Pope Francis arrived in Bulgaria’s capital city Sofia on the morning of May 5 and was welcomed by Prime Minister Boiko Borissov at the airport before proceeding on a full programme of talks with political and church leaders, and religious services.
On his first visit to Bulgaria, and the second by a serving Pope, the Pontiff is accompanied by a high-level delegation.
Members of the delegation include Cardinal Pietro Parolin, Secretary of State of the Holy See; Cardinal Leonardo Sandri, Prefect of the Congregation for the Oriental Churches who is in charge of the Roman Catholic Church in Bulgaria and has visited the country more than once; Cardinal Kurt Koch, President of the Pontifical Council for Promoting Christian Unity; Archbishop Edgar Peña Parra, Substitute of the Secretariat of State (the rank is equivalent to deputy prime minister); Archbishop Paul Richard Gallagher, Secretary for Relations with States (the rank is equivalent to minister of foreign affairs); Msgr. Guido Marini, Master of Pontifical Liturgical Celebrations; and Msgr. Mauricio Rueda, Coordinator of Papal Visits.
Borissov and the Pope held talks and exchanged gifts. The Pope is also scheduled to hold talks with head of state President Roumen Radev and with Patriarch Neofit and members of the Holy Synod, the governing body of the Bulgarian Orthodox Church.
At 1pm on May 5, Pope Francis will utter the Sunday prayer Regina Coeli (Queen of Heaven) at St. Alexander Nevsky Square. This is the first major event with the Pope open to public attendance (local people and visitors to the capital city).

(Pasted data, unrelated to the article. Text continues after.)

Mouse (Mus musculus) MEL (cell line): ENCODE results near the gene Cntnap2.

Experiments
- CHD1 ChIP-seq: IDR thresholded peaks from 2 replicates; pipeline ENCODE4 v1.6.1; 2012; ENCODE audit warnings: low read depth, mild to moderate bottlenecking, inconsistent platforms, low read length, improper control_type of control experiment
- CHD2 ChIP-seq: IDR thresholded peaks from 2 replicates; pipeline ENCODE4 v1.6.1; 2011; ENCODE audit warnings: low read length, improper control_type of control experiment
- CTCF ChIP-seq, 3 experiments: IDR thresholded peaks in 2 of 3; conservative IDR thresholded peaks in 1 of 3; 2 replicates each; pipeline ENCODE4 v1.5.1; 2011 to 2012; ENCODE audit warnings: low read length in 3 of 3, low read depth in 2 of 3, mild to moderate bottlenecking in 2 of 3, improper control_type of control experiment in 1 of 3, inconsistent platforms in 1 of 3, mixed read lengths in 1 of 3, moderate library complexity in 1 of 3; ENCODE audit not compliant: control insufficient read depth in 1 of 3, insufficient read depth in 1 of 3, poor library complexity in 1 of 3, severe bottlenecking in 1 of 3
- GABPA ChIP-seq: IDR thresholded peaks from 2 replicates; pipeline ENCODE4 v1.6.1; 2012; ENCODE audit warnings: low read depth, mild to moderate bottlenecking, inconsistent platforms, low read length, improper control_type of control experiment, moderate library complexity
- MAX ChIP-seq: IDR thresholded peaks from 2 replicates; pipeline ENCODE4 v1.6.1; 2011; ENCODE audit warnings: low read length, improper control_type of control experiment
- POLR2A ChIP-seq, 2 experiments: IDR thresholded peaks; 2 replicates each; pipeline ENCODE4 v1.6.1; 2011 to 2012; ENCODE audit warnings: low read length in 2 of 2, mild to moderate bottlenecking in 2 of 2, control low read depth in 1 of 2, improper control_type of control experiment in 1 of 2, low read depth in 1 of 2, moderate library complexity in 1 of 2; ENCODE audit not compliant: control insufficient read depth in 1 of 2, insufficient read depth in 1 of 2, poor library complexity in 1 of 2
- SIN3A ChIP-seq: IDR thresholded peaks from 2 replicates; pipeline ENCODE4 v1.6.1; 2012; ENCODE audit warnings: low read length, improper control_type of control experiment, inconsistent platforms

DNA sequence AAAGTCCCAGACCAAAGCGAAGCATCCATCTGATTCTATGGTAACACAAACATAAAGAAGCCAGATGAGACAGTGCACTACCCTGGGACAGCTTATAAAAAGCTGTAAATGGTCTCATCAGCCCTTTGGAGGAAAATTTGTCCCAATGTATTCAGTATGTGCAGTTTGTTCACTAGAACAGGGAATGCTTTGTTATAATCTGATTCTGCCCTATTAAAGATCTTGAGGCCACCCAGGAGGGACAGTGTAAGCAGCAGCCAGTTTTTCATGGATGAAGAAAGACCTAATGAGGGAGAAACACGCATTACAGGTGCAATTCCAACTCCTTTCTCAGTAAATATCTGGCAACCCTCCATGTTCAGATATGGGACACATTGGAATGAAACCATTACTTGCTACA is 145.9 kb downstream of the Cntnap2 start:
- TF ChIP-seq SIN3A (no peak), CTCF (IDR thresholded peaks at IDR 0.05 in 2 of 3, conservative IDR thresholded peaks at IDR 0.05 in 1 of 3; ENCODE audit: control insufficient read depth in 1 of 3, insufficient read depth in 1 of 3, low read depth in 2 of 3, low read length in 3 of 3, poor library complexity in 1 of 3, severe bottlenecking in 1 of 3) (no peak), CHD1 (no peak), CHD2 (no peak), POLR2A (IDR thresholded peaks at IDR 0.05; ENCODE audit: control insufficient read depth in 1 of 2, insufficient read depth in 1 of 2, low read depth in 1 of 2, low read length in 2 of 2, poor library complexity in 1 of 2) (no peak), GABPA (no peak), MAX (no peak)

Every week Regina Coeli is broadcast live and watched by more than 100 million believers worldwide. This time it will be broadcast from Bulgaria’s capital.
While Pope Francis pronounces the prayer an icon of the Virgin of Mesemvria, an icon that Pope John XXIII adored, will be put up on the stage. As Angelo Roncalli, the future Pope John XXIII spent almost 10 years (from 1924 to 1935) in Bulgaria where he was an Apostolic Legate.
Pope Francis will pray facing the icon of the Virgin of Mesemvria and will read his reflection on the Sunday Gospel as well as on his visit to Sofia. He will deliver a short address to the world on topical issues.
The second major event in Bulgaria with Pope Francis open to public attendance is the Sunday liturgy at Knyaz Alexander I Square. This will be largest event on the programme of his visit; the event will be attended by more than 7600 people. The liturgy is a traditional Roman Catholic Mass and, in addition to Roman Catholics from all Bulgaria, representatives of the public authorities and of other denominations are invited.
On May 6, Pope Francis will visit the Vrazhdebna Refugee Centre.
Afterwards, the Pope will travel to the town of Rakovski, where he will serve the Divine Mass and 250 children will take the First Communion from the Pope in the Church of the Most Sacred Heart of Jesus (Sacritissimum Cor Jesu).
About 2000 people will assemble in the square in front of the church.
The Pope will meet some Roman Catholic community members in the Church of the Archangel Michael in Rakovski.
The visit of Pope Francis to Bulgaria will close with an event for peace at Nezavissimost Square in Sofia. The Pope will deliver his message of peace to the world together with representatives of different religions. Six children who will represent these religions will hold burning torches that symbolize peace. An olive tree and roses, a symbol of Bulgaria, will be “planted” on the stage.